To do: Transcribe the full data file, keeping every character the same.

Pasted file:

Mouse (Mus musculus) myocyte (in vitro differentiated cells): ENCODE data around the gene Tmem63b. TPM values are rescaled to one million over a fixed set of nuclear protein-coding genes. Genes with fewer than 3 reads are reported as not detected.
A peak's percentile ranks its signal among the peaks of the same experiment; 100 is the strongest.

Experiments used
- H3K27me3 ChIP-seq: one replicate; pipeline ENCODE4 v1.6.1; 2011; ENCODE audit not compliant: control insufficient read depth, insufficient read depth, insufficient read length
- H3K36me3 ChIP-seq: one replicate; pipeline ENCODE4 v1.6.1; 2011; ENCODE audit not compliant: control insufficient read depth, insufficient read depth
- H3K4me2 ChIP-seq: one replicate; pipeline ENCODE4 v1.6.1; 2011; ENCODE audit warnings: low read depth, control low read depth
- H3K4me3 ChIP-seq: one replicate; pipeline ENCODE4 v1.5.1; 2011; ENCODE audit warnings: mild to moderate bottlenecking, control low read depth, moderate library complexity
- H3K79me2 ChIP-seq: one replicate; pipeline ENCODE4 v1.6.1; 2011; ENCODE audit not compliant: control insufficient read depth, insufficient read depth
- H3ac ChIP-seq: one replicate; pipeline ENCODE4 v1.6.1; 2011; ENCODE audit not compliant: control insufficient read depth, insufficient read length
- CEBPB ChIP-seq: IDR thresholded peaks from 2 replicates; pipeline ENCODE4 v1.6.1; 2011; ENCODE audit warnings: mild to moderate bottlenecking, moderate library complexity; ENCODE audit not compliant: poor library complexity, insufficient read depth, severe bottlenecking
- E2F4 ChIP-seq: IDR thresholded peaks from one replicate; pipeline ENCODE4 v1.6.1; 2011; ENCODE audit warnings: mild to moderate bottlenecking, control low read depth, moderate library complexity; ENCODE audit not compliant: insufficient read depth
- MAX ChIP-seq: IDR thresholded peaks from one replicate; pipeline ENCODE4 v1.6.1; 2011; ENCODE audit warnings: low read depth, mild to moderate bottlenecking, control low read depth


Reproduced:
Mouse (Mus musculus) myocyte (in vitro differentiated cells): ENCODE data around the gene Tmem63b. TPM values are rescaled to one million over a fixed set of nuclear protein-coding genes. Genes with fewer than 3 reads are reported as not detected.
A peak's percentile ranks its signal among the peaks of the same experiment; 100 is the strongest.

Experiments used
- H3K27me3 ChIP-seq: one replicate; pipeline ENCODE4 v1.6.1; 2011; ENCODE audit not compliant: control insufficient read depth, insufficient read depth, insufficient read length
- H3K36me3 ChIP-seq: one replicate; pipeline ENCODE4 v1.6.1; 2011; ENCODE audit not compliant: control insufficient read depth, insufficient read depth
- H3K4me2 ChIP-seq: one replicate; pipeline ENCODE4 v1.6.1; 2011; ENCODE audit warnings: low read depth, control low read depth
- H3K4me3 ChIP-seq: one replicate; pipeline ENCODE4 v1.5.1; 2011; ENCODE audit warnings: mild to moderate bottlenecking, control low read depth, moderate library complexity
- H3K79me2 ChIP-seq: one replicate; pipeline ENCODE4 v1.6.1; 2011; ENCODE audit not compliant: control insufficient read depth, insufficient read depth
- H3ac ChIP-seq: one replicate; pipeline ENCODE4 v1.6.1; 2011; ENCODE audit not compliant: control insufficient read depth, insufficient read length
- CEBPB ChIP-seq: IDR thresholded peaks from 2 replicates; pipeline ENCODE4 v1.6.1; 2011; ENCODE audit warnings: mild to moderate bottlenecking, moderate library complexity; ENCODE audit not compliant: poor library complexity, insufficient read depth, severe bottlenecking
- E2F4 ChIP-seq: IDR thresholded peaks from one replicate; pipeline ENCODE4 v1.6.1; 2011; ENCODE audit warnings: mild to moderate bottlenecking, control low read depth, moderate library complexity; ENCODE audit not compliant: insufficient read depth
- MAX ChIP-seq: IDR thresholded peaks from one replicate; pipeline ENCODE4 v1.6.1; 2011; ENCODE audit warnings: low read depth, mild to moderate bottlenecking, control low read depth